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SportsColumnistsBob Glauber

Jets fans will have something to cheer about when Wayne Chrebet is inducted into Ring of Honor

New York Jets wide receiver Wayne Chrebet is

New York Jets wide receiver Wayne Chrebet is tackled by Miami Dolphins cornerback Terrell Buckley during third quarter action at Pro Player Stadium in Miami Sunday, Nov. 9, 1997. Credit: AP / JASON WISE

FLORHAM PARK, N.J. - Wayne Chrebet will live out a dream on Monday night when he's inducted into the Jets' Ring of Honor at halftime of the Jets-Dolphins game at MetLife Stadium.

Finally, something for Jets' fans to cheer about during this dreadful 2-9 season.

The Dolphins are the perfect team to welcome Chrebet into the ultimate circle of trust. Chrebet enjoyed some of his greatest moments against them, including one of the most memorable Monday night games in NFL history. But it was another game against Miami that Chrebet initially flashed back to when he pondered his 11-year run with the Jets. It was the first game of his career on Sept. 3, 1995.

There he was, breaking the huddle for the Jets' first offensive play, and Boomer Esiason signaled for Chrebet to go in motion. Chrebet didn't move. After the play was over, Esiason asked Chrebet why he didn't move.

"I'm like, 'That's Don Shula and Dan Marino over there,' '' Chrebet said, pointing in awe at the Dolphins' sideline. "Boomer's like, 'You've got to get into the game.' ''

And who can forget that Monday night thriller against the Dolphins in 2000. Dubbed "The Monday Night Miracle," the Jets outlasted the Dolphins, 40-37, in overtime as the Jets scored 30 points in the fourth quarter to tie the score.

"By the end of that game, we had run so many plays, the same play over and over, that in the huddle, Vinny [Testaverde] is like, 'Do one of these or do one of these,' '' Chrebet said, pointing to his chest and diagramming a play. "It was like straight playground football."

Good times.

Chrebet, the "Everyman" receiver who made it big in the NFL after starring at Hofstra, remains immensely popular with Jets' fans, many of whom still wear his No. 80 jersey. And he will no doubt be welcomed with a huge ovation during the Ring of Honor ceremonies. Leon Hess, the late former owner of the Jets, also will be inducted.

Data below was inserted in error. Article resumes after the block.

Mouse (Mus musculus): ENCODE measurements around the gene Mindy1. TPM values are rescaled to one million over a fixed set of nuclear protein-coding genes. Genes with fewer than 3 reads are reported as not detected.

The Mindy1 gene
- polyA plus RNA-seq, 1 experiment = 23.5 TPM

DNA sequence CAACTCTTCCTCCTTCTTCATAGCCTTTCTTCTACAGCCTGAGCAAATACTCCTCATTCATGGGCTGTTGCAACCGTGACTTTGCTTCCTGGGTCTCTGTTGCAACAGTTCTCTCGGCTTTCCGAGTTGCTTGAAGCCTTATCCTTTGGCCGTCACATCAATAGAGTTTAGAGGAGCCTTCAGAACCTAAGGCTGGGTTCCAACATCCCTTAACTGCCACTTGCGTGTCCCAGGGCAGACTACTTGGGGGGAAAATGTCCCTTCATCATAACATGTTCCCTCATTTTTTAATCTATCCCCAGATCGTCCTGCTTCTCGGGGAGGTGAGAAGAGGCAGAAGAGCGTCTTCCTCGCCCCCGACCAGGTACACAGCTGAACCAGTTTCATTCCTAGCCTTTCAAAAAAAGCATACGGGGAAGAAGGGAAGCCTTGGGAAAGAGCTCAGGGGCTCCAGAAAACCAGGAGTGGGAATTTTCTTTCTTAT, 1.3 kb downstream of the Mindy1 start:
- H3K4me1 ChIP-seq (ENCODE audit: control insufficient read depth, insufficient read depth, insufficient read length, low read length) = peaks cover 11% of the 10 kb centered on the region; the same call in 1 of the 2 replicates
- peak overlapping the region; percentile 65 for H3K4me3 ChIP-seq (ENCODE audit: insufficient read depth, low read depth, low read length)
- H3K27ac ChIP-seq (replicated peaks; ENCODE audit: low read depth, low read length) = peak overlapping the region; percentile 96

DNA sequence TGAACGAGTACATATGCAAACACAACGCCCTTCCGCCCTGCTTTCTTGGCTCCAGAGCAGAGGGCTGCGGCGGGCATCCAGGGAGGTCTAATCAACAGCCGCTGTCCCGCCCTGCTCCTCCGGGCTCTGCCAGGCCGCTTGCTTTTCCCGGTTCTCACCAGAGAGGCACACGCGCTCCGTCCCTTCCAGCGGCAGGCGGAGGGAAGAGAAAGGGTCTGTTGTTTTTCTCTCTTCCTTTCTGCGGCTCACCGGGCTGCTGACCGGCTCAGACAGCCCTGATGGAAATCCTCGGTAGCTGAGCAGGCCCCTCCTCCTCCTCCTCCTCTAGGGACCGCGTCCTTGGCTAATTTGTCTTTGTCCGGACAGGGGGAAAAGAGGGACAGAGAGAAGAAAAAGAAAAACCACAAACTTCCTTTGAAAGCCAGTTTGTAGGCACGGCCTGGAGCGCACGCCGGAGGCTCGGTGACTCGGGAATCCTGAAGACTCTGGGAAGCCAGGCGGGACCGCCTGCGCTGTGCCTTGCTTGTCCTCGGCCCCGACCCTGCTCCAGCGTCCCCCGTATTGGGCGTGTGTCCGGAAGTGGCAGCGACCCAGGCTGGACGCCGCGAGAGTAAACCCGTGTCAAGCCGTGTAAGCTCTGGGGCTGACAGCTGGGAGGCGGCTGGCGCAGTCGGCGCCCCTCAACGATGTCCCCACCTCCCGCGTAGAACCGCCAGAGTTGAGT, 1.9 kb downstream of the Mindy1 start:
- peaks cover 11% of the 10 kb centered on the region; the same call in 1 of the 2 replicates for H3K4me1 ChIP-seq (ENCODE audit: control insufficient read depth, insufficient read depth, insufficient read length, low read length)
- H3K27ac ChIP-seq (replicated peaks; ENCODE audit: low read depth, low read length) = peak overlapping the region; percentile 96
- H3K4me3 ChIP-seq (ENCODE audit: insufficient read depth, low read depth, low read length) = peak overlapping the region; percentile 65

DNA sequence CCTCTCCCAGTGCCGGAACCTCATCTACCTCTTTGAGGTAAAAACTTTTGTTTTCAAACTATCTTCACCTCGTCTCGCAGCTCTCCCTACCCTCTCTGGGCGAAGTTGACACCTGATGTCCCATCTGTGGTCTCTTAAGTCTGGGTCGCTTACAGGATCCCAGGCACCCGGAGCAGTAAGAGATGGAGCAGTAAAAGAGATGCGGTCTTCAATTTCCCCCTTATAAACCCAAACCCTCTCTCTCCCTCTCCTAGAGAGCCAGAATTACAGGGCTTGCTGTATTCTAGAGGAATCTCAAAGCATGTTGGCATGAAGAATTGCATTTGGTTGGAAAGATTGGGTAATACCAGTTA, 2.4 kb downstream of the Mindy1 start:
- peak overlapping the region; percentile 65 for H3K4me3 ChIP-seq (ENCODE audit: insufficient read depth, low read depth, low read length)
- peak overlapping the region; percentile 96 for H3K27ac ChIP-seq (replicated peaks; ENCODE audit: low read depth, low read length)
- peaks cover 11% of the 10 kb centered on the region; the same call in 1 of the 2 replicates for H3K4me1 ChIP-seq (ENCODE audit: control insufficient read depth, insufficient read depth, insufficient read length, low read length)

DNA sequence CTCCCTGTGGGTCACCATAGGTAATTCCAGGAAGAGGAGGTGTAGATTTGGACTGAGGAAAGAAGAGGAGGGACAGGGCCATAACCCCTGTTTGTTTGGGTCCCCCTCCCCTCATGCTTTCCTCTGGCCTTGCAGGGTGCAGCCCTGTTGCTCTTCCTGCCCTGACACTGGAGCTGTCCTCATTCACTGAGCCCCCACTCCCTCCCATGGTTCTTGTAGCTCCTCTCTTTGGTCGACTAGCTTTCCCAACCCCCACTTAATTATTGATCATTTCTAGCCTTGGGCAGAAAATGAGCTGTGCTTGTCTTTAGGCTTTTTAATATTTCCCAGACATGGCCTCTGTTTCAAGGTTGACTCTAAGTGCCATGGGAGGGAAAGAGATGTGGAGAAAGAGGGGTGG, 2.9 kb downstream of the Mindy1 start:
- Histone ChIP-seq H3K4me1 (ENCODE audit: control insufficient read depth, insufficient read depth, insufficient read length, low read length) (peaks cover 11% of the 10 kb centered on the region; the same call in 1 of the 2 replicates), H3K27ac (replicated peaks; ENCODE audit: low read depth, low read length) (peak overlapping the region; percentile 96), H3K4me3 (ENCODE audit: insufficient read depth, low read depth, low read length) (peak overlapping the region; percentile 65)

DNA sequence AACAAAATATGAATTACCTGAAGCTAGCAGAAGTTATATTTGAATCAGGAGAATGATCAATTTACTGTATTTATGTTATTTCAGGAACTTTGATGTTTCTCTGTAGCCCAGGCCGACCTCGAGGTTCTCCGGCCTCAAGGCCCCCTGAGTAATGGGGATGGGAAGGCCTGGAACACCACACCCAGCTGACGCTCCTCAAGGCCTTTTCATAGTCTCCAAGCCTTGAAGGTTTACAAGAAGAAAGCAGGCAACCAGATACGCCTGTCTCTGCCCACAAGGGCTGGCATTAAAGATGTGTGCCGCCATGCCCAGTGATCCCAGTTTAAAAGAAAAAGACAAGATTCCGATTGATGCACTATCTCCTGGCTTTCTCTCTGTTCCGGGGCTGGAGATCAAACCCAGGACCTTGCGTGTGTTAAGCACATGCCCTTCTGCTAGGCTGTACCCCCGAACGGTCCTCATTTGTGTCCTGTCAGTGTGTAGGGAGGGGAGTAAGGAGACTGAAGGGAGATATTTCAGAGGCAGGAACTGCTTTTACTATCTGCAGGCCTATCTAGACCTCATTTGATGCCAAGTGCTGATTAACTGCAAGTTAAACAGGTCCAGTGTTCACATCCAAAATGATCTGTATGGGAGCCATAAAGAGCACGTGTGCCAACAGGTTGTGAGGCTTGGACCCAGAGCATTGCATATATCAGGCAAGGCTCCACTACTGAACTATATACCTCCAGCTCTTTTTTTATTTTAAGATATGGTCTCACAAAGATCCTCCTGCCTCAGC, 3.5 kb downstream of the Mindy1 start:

"I'm honored," said Chrebet, who grew up in Garfield, New Jersey, just a few miles from the Meadowlands. "It's something I've certainly thought about."

Chrebet, 41, remains a Jets fan and is disappointed by the team's record. But he also knows from experience that what happens in these last five games is important to every player on the roster and every coach on the sideline.

"My first year, we were 3-13," he said of the 1995 season. "My friends were busting my chops about how bad we were. I said, 'Listen, it can't get any worse.' ''

It did. The next year, the Jets went 1-15 and coach Rich Kotite was fired after just two seasons.

"The best advice I have is to find a way to have fun," Chrebet said. "It's real easy to get distracted when you're mathematically eliminated. I've been there. But these guys are playing for their contracts, playing for their jobs. I feel for them.

"Some guys are going to go through the motions, and some guys are going to look at it as an opportunity to shine in a bad season," he said. "Sometimes, it's not too hard to stand out when people are going through the motions and thinking about picking up a paycheck."

Chrebet was a fierce competitor until he couldn't compete any more because of concussion-related problems that ended his career after the 2005 season. Chrebet, who said he has "good days, bad days, more good than bad lately," never took a play off.

That left him more vulnerable to concussions, and he struggles with some memory loss, as well as the fear that he may one day suffer longer-term consequences, including dementia or Alzheimer's.

"When you sign up [to play], you expose yourself to these things," he said. "I knew the risks. It is what it is."

Am I concerned about the future and what I read about? Me and my wife talk about it. [WE'LL]just make the best of it. The damage is done. If something happens down the road, so be it."

Chrebet has three sons, ages 12, 10 and 3, and the two oldest play flag football. Chrebet said his oldest son will give tackle a try in the next few years. On one condition. "I have to be the coach," Chrebet said. "I have to make sure they're put in the right situation, know how to tackle, know how to play. I need to see everything they do. It's scary. You hear the scary stories."

No scary thoughts Monday, though. Just a celebration of a great career for one of the most popular players in franchise history. A welcome respite from another Jets' season gone bad.

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